SA vehicle repair costs soar

But sadly, among them are so many bad drivers and they now face a bleak future as they have to dig deeper into their pockets now and again to repair the cars they damage in accidents, or to meet other related costs. The driving standards of South Africans are falling rapidly. The cost of vehicle repairs is rising almost twice as fast as the increase in the number of vehicles on the road. And the spiralling costs are now reflected in rising insurance premiums, short-term insurers have said. In 2005 the cost of vehicle repairs rose 10 percent to R7 billion, while the number of vehicles rose by 6,58 percent to 7 971 187, according to statistics from the Road Traffic Management Corporation showed. A senior employee at Mutual & Federal, one of South Africa’s major insurance companies, says the number of claims on motor vehicle insurance policies has climbed by 25 percent, reflecting an increase in the frequency of collisions from one in five vehicles to one in four. The statistics also show that there was an increase of 3,14 percent in fatal crashes in 2004 to 13 325 from 12 919 in 2003. According to the Retail Motor Industry, the average repair cost per vehicle was R15 000, but some repairs went up to R150 000. The industry body said even minor repairs were costly for some vehicle models. Experts say about 40 percent of cars are imported, and come with sophisticated fittings that are expensive to replace, with airbags costing up to R4 000 to replace. Short-term insurance sector sources say that only 30 percent of vehicles on the road are comprehensively insured. The value of the motor insurance business is estimated at up to R15 billion a year. Vehicles written off after accidents were estimated to be worth up to R9 billion in the past year. A commercial underwriter at Santam says the grim accident statistics are an unacceptable reality that is forcing short-term insurers to improve on their cost management. According to a Financial Services Board (FSB) report on short-term insurers for 2005, the percentage of insurance premiums paid out to claims rose from 59 percent to 63 percent. Mutual & Federal in its financial results recently lamented the poor driving standards in the country and said this had been a drag on its earnings. The company also blamed congestion on the roads for the high claim rate. It said insurers would have to raise their premiums soon because the cost of repairs had steepened on the back of increases in collisions involving imported cars. While repair costs have risen, premiums have remained relatively flat due to stiff competition among the insurers. Low cost base providers quoted minimum premiums of R200 to R300 a month, while the higher end sought R2 500 to R3 000 for luxury cars. A senior broker says some insurers are accepting high risk levels or undercutting rates to grow market share. Insurers could not continue to undercut premiums but had to be stricter in their underwriting. The broker says the alternative was for the companies to move away from the motor vehicle cover business or to cap premiums. The FSB statistics showed a healthy state of affairs in the short-term insurance business for the period to December 2005, when only two of the 19 companies reported had less than the statutory solvency rate of 25 percent. The broker says the waning underwriting cycle and the current weather conditions would lead to increased claims, and companies that undercut their rates would come under pressure. Willem Roos, the chief executive of OUTsurance, says the company has benefited from operating on a low cost base and established relationships with reputable car repair dealerships to secure competitive charges for its clients. Meanwhile, the rand fell for a second consecutive week amid concern recent power shortages in the country may hurt Africa’s biggest economy and its exports. Cape Town, the nation’s second largest city, has suffered blackouts over the last three weeks, causing some businesses to halt production. Manufacturing shrunk for a second month in February, a survey has revealled. The rand fell against all 16 major currencies tracked by Bloomberg on concern declining exports will rob the country of foreign exchange. “The electricity cuts aren’t conducive to sustained higher growth” and may hurt the rand, said Michael Keenan, market analyst at Econometrix Treasury Management in Johannesburg. Against the US dollar, the rand fell as much as 1,9 percent to R6,225 last week. The currency has declined almost 3 percent in the last three weeks. The Investec Purchasing Managers Index was below the 50 cut off between growth and contraction last month, Investec Asset Management said. South Africa’s gross domestic product slowed to an annualised 3,3 percent in the fourth quarter, compared with 4,2 percent in the previous three months, according to a government report.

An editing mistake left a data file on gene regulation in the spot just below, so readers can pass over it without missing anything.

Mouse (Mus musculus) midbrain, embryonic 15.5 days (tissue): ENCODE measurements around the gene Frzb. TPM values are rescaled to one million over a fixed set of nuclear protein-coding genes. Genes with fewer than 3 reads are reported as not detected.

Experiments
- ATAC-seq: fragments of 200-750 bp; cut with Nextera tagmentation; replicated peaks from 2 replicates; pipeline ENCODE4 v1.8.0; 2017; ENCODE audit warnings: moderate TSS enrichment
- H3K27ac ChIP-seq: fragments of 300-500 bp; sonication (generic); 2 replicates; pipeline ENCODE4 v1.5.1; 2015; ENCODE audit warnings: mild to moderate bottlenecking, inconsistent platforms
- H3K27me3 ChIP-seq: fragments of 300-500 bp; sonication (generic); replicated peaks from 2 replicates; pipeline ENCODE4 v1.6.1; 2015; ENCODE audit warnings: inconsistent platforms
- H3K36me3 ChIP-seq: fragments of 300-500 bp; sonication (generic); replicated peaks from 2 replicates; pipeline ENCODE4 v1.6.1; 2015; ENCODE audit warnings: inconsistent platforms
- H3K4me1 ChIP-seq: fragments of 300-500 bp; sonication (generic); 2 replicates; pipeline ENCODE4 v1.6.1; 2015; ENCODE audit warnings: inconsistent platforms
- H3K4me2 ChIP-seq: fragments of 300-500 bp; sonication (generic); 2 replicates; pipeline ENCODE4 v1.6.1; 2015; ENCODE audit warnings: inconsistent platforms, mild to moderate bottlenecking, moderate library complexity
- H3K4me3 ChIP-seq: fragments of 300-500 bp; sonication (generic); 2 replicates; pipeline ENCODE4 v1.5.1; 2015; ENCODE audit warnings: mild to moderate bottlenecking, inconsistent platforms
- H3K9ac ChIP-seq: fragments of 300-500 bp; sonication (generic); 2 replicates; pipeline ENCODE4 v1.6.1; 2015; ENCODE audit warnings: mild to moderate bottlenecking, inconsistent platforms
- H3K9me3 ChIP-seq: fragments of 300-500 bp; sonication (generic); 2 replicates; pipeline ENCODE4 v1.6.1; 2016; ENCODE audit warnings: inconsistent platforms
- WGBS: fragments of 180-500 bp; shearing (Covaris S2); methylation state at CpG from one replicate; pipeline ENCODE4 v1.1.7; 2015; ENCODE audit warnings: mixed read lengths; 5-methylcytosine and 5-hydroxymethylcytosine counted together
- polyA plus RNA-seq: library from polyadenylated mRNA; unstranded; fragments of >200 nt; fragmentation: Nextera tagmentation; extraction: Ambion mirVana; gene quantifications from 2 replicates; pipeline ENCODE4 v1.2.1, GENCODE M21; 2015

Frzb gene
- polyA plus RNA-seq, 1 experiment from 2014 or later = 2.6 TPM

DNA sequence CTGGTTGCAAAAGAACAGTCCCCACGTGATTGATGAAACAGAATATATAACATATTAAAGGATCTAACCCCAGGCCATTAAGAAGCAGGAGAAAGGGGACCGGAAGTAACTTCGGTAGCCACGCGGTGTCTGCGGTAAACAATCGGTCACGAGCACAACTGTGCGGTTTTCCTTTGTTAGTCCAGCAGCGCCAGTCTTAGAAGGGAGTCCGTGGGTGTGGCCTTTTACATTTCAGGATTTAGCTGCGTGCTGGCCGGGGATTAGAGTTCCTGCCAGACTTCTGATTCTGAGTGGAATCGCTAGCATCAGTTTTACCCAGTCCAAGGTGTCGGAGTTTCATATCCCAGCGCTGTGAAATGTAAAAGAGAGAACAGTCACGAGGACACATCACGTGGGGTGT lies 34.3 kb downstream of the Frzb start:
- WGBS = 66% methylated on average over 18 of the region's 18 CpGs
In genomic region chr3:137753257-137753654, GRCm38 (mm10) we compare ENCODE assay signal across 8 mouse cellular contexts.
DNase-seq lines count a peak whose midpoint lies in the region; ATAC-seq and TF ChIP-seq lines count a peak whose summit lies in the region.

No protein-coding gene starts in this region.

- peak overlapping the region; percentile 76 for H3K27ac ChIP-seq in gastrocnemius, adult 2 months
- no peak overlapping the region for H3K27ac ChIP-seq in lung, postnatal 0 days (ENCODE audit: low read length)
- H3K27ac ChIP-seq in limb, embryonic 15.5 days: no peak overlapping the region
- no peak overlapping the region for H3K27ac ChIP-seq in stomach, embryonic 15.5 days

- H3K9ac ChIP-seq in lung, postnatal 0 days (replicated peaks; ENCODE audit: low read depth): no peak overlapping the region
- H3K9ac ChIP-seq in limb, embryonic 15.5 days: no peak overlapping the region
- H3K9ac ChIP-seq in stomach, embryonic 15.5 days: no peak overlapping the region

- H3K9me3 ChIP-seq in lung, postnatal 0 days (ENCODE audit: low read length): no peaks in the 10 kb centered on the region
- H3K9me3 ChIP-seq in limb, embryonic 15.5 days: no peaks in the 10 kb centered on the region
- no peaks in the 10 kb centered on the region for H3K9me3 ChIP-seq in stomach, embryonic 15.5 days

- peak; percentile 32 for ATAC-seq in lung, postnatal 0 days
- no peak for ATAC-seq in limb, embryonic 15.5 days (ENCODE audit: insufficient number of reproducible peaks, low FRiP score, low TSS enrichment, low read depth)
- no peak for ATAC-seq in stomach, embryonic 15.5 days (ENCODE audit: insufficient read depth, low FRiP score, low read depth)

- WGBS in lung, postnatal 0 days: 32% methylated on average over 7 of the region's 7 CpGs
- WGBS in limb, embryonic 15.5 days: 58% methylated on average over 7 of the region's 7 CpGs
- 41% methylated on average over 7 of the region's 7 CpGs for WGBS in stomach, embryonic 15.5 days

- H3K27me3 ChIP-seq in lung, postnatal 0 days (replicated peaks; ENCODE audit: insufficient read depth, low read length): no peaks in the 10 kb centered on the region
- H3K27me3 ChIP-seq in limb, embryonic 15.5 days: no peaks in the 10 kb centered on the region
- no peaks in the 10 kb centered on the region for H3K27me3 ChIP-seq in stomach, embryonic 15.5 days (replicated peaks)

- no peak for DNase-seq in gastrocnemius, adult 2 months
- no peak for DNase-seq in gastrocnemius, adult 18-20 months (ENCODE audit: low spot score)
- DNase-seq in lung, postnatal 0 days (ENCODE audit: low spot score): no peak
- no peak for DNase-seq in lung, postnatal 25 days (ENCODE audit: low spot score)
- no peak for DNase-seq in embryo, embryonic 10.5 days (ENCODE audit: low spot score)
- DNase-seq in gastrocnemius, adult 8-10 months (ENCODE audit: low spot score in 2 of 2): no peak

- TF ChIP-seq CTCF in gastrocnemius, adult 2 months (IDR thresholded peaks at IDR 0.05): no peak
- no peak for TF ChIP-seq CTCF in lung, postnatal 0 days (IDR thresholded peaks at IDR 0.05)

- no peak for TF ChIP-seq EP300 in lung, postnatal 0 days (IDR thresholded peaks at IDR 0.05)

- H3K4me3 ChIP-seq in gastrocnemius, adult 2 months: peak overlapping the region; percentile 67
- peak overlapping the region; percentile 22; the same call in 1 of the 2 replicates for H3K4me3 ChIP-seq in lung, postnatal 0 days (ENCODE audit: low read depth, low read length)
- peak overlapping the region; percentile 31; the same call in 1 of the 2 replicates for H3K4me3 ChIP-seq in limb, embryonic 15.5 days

March 2006
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